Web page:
On sunday, I was working at the school on a little bit of yard work. Basically all the kids and their parents come and do this once a year, and it was appropriate for me to do the same. It was actually pretty cool. Afterwards, there was a volleyball tourny between the teachers and parents, based on the corresponding grade of the students’ parents, and the age taught. My massive ups proved useful, though my skills did not. I was better than I was bad but ended up losing both of the matches in the 3rd set. I also managed to shred my boxers going for a distant ball. That was pretty cool, at least no one noticed. Basically, I am of the opinion that organized athletics are so sweet, but especially when nothing is on the line and it is fun. And of those, volleyball is one of the best.
I also went to the store today, to get some food. I just stocked up on meat. You can usually get stuff that is like 20-50% off because it is nearing expiration. My philosophy? Food doesn’t go bad. My backup philosophy? Eating expired food wont make my life 20-50% worse, so I stock up on the cheap stuff. This philosophy applies to most things in the store. Meat price drops are universal, but most things will fall under this umbrella: fruit, juice, kimchi, veggies, bread, etc. For these latter items, I don’t really recall seeing things like that in America. It’s really great, because I don’t care at all and can get a week of groceries for like 25 dollars. Generally, any meat plus rice = full. Also, I eat the school lunches, so that price is added to my grocery bill, but still a very reasonable total under the sustenance column.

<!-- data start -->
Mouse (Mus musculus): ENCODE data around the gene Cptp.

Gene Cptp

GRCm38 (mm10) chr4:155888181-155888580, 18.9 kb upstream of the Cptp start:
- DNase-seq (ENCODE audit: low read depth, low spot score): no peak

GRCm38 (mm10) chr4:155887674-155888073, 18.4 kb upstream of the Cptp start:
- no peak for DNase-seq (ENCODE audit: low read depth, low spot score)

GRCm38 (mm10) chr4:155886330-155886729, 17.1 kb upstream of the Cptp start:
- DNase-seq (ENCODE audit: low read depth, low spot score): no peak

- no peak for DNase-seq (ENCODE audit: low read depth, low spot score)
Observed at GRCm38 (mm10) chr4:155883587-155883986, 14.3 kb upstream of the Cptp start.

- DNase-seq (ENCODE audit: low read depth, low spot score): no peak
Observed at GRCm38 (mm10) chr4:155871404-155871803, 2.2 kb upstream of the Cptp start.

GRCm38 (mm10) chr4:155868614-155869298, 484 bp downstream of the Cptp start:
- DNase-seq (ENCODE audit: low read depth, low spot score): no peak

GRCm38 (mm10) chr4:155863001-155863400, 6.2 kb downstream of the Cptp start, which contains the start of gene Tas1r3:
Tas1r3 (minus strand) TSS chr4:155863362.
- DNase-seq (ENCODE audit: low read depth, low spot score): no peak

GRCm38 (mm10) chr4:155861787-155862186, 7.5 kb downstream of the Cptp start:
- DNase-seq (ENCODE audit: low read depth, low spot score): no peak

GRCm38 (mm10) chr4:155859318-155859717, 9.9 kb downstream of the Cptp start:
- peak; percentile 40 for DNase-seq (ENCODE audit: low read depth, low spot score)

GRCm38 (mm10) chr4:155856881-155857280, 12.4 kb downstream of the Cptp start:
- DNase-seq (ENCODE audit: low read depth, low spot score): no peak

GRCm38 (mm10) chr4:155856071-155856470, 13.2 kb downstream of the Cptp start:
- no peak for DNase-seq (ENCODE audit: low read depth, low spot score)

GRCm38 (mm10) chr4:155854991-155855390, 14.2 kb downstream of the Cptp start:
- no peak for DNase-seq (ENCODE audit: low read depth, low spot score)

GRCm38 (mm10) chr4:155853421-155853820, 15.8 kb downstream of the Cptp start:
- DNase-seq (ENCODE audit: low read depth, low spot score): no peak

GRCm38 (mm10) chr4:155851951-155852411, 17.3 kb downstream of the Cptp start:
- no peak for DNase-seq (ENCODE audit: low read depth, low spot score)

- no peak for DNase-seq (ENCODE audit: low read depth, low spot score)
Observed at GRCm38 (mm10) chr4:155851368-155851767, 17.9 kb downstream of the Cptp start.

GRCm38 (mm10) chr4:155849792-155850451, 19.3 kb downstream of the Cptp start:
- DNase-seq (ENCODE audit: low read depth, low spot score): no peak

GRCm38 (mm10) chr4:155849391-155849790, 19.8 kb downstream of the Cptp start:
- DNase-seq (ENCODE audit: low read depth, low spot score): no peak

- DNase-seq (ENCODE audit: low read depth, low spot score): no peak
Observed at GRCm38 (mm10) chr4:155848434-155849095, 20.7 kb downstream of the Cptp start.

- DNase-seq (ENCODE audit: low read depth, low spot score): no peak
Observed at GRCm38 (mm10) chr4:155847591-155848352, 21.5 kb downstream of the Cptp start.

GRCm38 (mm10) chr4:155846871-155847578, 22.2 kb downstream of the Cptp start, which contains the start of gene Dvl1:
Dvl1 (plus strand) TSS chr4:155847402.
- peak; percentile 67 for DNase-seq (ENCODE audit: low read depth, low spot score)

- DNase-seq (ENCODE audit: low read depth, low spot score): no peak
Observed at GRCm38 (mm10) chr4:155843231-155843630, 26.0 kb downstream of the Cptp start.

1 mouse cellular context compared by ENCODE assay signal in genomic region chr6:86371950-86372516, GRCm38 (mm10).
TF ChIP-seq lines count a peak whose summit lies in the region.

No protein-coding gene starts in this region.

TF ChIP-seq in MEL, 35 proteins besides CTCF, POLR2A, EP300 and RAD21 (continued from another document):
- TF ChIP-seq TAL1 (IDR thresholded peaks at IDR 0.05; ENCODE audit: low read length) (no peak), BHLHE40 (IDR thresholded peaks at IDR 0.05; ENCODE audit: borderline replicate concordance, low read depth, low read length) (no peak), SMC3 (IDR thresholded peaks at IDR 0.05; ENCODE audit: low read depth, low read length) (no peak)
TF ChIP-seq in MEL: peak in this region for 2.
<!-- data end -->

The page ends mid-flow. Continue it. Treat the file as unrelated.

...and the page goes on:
This is the safest possible way to change a light bulb. Also, you can get an idea of my school and students in this pic. There are like 60 total at the middle school I teach at, they wear uniforms just like all of Japan, and then this was taken in the lunchroom. Also, the Sensei later went on to break a ceiling tile because his method was much worse than mine.
This is a panoramic of the outside of the middle school I’m based at. Japanese schools are always about function rather than form, and most schools are akin to this one
I had my boxers showing a tiny bit, and some student came over to pull my shirt down. I was like, errr, thanks…?
There was something I was asking a student about the other day, and she didn’t know how to explain it in English, as it was a word definition I was curious about. She came up to me the next day and asks if I had figured it out. Upon my no response, she presented me with it translated, and written out in 5 different ways (English, Kanji, Romaji, Katakana, and Hiragana). I Like that.
School is great. I really enjoy working with the children and find that my favorite ages to teach are 1st-4th. I have full control over planning and no curriculum to follow. Also, those kids are the perfect blend of excited 100% of the time, interesting, and I can still enjoy talking to them in Japanese.
Picture of me receiving some flower seeds from a Natsuki, a 1st grader.
Another picture of me on the job, as Justin Sensei.